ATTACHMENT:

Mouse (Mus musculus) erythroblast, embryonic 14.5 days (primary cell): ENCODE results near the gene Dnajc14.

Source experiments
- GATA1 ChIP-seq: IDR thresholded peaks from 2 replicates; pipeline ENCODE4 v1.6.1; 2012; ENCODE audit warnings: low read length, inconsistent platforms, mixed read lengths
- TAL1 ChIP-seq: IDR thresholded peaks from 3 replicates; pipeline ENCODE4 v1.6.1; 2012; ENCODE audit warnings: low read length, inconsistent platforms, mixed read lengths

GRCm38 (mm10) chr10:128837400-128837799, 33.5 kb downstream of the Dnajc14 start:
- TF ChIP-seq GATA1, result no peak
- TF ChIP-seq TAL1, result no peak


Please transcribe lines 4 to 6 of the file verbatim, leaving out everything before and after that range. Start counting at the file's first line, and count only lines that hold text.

- TAL1 ChIP-seq: IDR thresholded peaks from 3 replicates; pipeline ENCODE4 v1.6.1; 2012; ENCODE audit warnings: low read length, inconsistent platforms, mixed read lengths

GRCm38 (mm10) chr10:128837400-128837799, 33.5 kb downstream of the Dnajc14 start:
- TF ChIP-seq GATA1, result no peak